• A top view of the chamber. The grid is located in the center of the slide.
    • An enlarged view of the grid. The bacteria in several of the central squares are counted, usually at X400 to X500 magnification.

Petroff hausser counting

  • Concentration of the cells can be calculated by using the average no. of bacteria the avg. number of bacteria in these squares.
  • There are 25 squares covering a part of area of 1 mm2, then the entire number of bacteria in 1 mm2 of the chamber is (number/square) (25 squares). The chamber is 0.02 mm deep and thus, bacteria/mm3 = (bacteria/square) (25 squares) (50).
  • The amount of bacteria per cm3 is 103 times this value. For example, imagine the average count per square is 28 bacteria: bacteria/cm3 = (28 bacteria) (25 squares) (50) (103) = 3.5X 107.

Electronic enumeration of cell numbers

  • In this method of microbial growth measurement, bacterial suspension is kept inside an electronic particle counter, within which the bacteria are passed through tiny orifice 10 to 30 μm in diameter.
  • This orifice is then connected to the two compartments of the counter which contains an electrically conductive solution.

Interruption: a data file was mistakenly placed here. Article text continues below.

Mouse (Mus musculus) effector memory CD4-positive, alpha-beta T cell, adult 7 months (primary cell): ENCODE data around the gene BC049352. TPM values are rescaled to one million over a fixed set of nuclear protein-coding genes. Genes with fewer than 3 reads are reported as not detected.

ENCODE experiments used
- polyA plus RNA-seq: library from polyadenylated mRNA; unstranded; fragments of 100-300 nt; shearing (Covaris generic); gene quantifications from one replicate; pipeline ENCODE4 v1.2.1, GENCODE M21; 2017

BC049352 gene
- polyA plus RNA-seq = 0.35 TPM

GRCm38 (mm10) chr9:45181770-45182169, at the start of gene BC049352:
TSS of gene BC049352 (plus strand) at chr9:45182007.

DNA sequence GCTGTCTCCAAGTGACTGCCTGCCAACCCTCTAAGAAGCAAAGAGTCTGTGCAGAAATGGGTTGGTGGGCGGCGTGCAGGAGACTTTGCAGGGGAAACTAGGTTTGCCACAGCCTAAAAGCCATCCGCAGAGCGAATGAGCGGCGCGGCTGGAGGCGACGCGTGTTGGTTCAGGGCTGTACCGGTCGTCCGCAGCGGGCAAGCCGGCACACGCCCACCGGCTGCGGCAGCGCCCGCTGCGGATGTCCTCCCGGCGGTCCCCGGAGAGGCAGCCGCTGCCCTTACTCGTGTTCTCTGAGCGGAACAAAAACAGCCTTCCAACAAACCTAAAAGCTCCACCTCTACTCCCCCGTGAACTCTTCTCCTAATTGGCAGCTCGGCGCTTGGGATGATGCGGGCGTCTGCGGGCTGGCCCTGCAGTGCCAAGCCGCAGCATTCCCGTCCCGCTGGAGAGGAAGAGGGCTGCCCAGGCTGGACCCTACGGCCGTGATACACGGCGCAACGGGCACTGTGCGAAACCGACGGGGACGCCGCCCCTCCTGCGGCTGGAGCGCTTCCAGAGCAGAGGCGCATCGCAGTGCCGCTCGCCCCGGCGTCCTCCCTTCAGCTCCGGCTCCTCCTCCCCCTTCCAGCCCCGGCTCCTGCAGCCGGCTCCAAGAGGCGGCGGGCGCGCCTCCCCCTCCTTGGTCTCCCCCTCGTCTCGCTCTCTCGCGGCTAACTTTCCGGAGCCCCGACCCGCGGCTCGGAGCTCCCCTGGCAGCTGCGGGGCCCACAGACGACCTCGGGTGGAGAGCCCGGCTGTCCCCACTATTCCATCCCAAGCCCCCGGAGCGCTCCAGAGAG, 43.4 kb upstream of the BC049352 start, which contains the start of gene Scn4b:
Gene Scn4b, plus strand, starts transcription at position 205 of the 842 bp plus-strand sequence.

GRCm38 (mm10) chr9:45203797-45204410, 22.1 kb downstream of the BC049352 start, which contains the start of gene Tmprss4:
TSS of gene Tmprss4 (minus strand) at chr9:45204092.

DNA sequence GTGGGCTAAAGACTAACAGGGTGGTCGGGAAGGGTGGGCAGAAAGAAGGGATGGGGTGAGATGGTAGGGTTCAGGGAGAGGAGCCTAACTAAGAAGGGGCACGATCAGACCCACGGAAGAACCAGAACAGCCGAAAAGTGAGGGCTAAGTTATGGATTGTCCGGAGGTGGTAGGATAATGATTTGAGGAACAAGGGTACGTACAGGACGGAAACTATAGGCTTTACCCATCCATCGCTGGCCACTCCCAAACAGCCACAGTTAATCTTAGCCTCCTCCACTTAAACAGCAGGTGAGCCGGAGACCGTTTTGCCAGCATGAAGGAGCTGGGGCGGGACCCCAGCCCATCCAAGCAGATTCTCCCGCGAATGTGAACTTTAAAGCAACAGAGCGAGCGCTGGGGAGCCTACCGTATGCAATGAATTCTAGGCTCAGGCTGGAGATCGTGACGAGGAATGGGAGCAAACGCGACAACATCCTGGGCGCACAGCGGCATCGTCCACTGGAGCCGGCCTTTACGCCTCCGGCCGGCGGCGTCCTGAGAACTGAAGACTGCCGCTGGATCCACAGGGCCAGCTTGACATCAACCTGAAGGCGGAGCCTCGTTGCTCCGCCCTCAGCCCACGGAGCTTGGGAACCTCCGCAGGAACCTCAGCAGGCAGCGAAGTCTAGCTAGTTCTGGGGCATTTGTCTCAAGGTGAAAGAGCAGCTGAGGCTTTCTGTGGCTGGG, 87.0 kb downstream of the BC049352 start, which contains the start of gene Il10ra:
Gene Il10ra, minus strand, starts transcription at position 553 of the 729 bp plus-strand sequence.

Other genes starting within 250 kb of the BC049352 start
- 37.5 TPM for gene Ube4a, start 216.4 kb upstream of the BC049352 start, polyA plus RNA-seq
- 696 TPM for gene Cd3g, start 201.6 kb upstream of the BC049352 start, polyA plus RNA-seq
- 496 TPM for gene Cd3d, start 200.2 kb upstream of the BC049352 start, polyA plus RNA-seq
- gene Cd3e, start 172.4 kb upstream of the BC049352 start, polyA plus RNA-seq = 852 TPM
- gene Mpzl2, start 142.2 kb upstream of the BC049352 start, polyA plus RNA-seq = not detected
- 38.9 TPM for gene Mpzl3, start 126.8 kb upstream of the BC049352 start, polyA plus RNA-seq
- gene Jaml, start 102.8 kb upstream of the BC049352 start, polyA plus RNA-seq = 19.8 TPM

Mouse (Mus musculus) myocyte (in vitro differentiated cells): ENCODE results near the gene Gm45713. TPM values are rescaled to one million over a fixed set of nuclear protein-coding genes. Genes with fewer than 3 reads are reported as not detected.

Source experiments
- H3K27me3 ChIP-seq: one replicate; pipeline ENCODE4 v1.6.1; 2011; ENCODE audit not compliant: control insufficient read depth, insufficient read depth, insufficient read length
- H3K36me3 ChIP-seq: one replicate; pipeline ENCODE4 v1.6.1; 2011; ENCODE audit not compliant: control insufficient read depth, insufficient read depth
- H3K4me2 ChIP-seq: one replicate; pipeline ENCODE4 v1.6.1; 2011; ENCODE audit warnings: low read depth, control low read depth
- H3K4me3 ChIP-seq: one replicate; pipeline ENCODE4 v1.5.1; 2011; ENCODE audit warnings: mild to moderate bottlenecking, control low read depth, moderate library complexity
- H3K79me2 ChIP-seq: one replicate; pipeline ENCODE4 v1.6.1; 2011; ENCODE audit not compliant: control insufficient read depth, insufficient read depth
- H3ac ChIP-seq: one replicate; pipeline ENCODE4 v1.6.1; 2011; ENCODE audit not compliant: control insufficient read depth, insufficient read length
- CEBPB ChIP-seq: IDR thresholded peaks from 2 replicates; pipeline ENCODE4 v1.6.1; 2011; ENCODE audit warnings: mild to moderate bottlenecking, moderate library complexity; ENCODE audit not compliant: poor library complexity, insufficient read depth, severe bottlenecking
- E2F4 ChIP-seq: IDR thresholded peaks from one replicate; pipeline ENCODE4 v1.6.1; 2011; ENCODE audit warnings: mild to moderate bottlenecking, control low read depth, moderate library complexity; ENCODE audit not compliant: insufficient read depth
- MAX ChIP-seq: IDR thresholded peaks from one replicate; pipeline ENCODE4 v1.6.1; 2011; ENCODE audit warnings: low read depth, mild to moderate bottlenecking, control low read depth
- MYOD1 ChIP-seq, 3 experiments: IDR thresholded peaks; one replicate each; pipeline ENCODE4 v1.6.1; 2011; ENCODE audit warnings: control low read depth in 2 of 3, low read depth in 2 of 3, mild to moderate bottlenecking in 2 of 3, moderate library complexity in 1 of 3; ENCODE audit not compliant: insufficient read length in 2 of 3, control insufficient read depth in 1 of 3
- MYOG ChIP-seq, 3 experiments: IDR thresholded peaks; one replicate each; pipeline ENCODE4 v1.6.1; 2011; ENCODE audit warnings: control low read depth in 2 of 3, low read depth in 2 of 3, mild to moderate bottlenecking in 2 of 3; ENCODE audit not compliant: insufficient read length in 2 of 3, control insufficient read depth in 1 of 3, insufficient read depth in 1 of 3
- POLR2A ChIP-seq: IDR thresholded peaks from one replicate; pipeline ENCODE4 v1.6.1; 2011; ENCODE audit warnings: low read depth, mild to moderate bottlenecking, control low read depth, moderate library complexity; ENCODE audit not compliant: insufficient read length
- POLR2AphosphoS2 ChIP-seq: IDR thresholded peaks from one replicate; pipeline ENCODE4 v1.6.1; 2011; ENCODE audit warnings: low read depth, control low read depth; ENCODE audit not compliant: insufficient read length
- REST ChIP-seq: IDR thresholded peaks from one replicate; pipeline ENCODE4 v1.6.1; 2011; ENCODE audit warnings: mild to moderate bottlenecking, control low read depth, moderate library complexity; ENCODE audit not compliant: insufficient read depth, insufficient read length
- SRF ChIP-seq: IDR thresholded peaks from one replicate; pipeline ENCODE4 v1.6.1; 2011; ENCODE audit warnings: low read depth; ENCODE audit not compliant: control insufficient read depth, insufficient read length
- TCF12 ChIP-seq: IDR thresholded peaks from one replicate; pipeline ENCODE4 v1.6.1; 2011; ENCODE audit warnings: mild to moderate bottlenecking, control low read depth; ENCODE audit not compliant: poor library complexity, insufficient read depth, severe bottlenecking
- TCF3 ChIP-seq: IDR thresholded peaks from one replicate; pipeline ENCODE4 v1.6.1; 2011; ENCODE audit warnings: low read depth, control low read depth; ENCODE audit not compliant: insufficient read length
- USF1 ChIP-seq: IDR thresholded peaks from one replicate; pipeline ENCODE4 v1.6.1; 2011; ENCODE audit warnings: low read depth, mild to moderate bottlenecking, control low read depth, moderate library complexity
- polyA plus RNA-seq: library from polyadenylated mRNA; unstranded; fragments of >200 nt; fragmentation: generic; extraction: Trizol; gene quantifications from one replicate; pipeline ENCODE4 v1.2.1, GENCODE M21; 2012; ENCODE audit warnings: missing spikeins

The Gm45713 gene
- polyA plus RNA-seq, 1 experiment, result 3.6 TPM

• The electrical resistance between two compartments will increases momentarily, when bacterium passes through the orifice. This generates an electrical signal which is automatically counted.
  • The main disadvantage of this method is that there is no way to determine whether the cell counted is viable or not.

The plate count method

Methods of preparing plates for plate counts. (a) The pour plate method. (b) The spread plate method.
Methods of preparing plates for plate counts. (a) The pour plate method. (b) The spread plate method.
  • This method allows the determination of the number of cells that will multiply under certain defined conditions.
  • Plate count method can be done in two ways either by spread plate method or by pour plate method.
  • This method of bacterial counting is most commonly used with satisfactory results for the estimation of bacterial populations in milk, water, foods and many other materials.